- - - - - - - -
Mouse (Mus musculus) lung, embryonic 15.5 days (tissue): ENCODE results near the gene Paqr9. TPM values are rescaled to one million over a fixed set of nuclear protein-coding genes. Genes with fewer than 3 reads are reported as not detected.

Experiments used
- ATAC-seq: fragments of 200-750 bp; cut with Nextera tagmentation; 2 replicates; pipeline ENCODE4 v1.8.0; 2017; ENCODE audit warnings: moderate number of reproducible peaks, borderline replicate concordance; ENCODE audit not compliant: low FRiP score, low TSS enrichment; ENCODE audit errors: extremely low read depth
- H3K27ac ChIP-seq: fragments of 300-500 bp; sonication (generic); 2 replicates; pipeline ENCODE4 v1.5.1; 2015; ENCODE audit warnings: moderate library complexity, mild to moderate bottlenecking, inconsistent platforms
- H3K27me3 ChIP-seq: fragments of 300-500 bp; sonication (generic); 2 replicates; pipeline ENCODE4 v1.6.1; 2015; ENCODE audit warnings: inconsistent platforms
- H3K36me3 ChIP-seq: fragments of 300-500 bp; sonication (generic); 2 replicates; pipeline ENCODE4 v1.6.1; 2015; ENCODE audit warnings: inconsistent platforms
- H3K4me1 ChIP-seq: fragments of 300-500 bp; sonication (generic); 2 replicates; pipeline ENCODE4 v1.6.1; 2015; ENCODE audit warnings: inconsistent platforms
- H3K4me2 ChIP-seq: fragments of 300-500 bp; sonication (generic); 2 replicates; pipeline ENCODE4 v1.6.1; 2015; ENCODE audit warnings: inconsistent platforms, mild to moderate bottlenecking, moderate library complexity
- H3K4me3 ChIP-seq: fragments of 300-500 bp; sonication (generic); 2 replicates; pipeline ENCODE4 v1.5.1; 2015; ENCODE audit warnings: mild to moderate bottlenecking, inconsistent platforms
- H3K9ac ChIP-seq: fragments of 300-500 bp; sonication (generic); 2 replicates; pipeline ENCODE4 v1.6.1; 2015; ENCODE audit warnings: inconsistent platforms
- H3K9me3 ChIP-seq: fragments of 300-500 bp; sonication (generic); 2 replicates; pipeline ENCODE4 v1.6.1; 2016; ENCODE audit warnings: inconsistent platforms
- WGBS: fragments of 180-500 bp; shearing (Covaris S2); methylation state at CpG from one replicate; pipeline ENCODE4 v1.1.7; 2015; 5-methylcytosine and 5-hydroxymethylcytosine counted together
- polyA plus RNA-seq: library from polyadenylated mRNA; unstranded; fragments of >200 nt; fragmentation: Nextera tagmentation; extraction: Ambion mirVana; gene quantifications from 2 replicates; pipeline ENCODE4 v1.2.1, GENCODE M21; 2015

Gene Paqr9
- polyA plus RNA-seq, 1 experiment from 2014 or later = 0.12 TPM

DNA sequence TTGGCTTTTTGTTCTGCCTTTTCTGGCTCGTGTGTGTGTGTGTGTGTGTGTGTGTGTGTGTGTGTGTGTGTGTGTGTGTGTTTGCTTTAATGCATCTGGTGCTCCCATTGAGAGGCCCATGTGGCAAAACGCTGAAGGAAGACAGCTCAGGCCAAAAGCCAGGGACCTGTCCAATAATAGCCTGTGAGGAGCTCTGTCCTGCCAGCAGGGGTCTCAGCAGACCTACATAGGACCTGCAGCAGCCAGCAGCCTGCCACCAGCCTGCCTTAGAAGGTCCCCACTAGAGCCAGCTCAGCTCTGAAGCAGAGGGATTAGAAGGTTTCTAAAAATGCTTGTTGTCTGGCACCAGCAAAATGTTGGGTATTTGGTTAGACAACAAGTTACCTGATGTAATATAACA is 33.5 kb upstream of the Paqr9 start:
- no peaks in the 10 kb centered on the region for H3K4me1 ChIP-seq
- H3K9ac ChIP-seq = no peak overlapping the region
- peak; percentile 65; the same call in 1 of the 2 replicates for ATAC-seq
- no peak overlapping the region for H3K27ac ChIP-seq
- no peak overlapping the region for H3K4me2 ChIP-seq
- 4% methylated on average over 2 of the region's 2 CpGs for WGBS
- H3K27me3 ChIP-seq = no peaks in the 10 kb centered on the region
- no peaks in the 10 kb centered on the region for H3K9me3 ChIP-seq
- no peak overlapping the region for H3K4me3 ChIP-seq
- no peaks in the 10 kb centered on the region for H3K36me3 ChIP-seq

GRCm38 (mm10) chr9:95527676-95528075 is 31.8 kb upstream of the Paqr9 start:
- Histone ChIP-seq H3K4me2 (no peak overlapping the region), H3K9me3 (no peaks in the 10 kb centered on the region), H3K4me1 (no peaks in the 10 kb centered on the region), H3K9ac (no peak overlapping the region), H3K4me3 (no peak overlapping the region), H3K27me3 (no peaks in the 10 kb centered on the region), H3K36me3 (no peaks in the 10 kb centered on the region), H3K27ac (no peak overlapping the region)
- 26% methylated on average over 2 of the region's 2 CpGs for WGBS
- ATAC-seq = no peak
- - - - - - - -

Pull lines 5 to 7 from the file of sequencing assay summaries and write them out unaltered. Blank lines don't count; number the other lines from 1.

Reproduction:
- H3K27me3 ChIP-seq: fragments of 300-500 bp; sonication (generic); 2 replicates; pipeline ENCODE4 v1.6.1; 2015; ENCODE audit warnings: inconsistent platforms
- H3K36me3 ChIP-seq: fragments of 300-500 bp; sonication (generic); 2 replicates; pipeline ENCODE4 v1.6.1; 2015; ENCODE audit warnings: inconsistent platforms
- H3K4me1 ChIP-seq: fragments of 300-500 bp; sonication (generic); 2 replicates; pipeline ENCODE4 v1.6.1; 2015; ENCODE audit warnings: inconsistent platforms